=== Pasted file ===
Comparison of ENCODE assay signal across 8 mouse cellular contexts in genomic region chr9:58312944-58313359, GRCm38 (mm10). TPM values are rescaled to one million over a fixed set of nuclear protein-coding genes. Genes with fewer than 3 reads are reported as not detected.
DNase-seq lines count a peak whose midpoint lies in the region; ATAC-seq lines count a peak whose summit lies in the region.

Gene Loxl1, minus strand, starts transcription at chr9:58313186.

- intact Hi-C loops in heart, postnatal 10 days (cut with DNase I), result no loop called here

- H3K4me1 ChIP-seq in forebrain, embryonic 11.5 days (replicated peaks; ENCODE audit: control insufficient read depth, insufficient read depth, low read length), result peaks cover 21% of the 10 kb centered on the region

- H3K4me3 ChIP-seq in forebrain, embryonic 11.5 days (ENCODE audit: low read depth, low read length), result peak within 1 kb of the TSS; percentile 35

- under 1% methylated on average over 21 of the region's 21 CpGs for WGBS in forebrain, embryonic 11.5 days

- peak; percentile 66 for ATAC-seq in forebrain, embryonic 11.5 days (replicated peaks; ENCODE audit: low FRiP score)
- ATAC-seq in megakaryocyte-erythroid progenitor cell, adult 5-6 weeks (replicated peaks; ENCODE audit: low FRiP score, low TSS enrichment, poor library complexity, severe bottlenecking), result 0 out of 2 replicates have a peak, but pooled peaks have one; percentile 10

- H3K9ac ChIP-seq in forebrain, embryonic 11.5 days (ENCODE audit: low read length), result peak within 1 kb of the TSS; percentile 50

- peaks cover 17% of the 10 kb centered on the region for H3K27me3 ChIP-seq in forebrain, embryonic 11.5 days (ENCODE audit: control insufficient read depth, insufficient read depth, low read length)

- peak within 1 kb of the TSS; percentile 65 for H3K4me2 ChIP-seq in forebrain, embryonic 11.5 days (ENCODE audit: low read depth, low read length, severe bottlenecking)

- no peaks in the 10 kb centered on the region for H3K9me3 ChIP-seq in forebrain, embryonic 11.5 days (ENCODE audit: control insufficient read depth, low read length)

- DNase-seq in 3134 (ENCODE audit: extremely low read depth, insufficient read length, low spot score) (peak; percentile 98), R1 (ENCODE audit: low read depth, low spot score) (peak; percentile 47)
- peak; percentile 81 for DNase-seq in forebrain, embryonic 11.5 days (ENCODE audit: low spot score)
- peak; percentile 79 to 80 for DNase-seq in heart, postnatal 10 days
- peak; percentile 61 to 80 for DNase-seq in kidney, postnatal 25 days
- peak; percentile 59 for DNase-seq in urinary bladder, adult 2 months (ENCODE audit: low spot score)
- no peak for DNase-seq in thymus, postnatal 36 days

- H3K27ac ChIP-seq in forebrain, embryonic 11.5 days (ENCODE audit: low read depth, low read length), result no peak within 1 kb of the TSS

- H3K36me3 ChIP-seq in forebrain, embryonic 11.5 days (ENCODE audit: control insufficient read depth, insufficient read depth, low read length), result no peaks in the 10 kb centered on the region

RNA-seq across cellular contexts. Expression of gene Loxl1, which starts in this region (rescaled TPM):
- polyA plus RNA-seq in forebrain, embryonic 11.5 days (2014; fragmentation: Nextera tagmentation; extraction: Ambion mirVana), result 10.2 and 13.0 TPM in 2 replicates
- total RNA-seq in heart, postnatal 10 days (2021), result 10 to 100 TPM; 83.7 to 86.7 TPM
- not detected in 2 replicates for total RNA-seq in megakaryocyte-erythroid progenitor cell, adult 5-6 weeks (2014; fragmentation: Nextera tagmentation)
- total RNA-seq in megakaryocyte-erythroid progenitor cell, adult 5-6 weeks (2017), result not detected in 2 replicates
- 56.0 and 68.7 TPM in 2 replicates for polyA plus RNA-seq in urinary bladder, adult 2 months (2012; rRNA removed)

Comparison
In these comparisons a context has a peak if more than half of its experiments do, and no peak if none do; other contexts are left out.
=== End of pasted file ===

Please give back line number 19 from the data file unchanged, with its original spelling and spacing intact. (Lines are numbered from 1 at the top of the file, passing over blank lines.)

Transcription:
- no peak for DNase-seq in thymus, postnatal 36 days